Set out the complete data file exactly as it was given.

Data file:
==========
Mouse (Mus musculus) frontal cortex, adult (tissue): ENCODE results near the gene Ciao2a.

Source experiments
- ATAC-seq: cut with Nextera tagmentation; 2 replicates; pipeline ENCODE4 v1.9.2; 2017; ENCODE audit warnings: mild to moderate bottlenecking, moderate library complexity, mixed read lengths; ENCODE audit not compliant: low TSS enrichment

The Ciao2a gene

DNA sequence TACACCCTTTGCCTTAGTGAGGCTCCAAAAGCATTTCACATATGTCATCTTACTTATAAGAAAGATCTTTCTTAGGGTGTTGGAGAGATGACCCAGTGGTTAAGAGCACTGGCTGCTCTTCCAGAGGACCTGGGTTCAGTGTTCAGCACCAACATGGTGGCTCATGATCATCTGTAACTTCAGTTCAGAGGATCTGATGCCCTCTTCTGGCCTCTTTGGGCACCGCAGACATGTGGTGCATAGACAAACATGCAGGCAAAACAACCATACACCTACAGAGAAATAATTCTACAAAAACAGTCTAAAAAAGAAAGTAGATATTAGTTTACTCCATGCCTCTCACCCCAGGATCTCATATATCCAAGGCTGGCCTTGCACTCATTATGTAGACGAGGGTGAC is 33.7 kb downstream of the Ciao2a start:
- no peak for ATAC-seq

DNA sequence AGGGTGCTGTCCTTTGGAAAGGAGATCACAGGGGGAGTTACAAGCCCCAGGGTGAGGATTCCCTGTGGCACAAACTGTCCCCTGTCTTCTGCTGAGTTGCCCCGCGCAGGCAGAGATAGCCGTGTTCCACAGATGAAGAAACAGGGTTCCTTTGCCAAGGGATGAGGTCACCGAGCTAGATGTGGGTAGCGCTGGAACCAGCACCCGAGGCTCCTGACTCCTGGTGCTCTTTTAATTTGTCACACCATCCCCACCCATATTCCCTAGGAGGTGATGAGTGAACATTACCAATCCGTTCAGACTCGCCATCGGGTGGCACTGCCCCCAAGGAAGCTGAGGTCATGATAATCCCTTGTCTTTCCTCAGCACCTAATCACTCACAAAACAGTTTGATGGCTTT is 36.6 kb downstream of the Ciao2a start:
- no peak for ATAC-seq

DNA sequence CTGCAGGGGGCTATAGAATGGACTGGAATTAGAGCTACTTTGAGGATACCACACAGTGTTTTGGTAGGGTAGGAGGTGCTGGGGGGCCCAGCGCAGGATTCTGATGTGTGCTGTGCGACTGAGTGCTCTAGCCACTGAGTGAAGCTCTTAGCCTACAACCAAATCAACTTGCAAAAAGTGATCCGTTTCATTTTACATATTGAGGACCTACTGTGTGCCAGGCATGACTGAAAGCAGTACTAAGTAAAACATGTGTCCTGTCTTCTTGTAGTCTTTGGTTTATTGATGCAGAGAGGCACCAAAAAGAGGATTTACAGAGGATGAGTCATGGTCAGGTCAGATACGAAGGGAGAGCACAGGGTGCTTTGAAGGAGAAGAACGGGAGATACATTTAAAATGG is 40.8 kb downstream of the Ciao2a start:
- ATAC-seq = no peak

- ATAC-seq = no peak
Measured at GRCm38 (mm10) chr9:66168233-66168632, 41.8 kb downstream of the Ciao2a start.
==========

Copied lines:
Mouse (Mus musculus) frontal cortex, adult (tissue): ENCODE results near the gene Ciao2a.

Source experiments
- ATAC-seq: cut with Nextera tagmentation; 2 replicates; pipeline ENCODE4 v1.9.2; 2017; ENCODE audit warnings: mild to moderate bottlenecking, moderate library complexity, mixed read lengths; ENCODE audit not compliant: low TSS enrichment

The Ciao2a gene

DNA sequence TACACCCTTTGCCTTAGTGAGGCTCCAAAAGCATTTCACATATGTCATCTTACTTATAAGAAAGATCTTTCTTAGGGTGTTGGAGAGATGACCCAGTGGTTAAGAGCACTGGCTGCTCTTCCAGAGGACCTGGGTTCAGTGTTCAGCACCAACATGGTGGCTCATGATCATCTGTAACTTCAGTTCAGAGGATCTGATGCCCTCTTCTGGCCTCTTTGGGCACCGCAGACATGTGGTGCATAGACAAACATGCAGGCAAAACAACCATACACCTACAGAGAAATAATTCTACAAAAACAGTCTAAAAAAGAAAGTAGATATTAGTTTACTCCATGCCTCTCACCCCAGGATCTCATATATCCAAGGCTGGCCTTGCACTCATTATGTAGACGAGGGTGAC is 33.7 kb downstream of the Ciao2a start:
- no peak for ATAC-seq

DNA sequence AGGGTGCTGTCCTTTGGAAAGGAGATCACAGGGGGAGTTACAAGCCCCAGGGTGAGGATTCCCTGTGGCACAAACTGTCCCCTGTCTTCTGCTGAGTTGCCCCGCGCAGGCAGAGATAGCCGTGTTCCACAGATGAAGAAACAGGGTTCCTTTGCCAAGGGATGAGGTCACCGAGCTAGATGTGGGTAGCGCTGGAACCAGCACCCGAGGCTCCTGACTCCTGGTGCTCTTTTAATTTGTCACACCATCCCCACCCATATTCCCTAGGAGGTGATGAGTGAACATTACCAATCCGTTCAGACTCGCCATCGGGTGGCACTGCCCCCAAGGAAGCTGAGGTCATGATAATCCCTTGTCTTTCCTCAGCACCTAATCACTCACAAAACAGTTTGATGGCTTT is 36.6 kb downstream of the Ciao2a start:
- no peak for ATAC-seq

DNA sequence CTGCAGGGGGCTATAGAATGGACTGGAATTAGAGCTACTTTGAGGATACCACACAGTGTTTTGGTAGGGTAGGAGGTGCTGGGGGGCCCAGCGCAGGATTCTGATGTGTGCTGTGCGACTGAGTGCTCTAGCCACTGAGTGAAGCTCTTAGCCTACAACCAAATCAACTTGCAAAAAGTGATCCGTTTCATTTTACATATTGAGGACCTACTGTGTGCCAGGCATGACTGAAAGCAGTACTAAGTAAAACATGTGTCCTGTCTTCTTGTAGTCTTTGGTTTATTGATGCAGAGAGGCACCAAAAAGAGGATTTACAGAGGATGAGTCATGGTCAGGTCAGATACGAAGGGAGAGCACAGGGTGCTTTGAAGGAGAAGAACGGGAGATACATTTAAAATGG is 40.8 kb downstream of the Ciao2a start:
- ATAC-seq = no peak

- ATAC-seq = no peak
Measured at GRCm38 (mm10) chr9:66168233-66168632, 41.8 kb downstream of the Ciao2a start.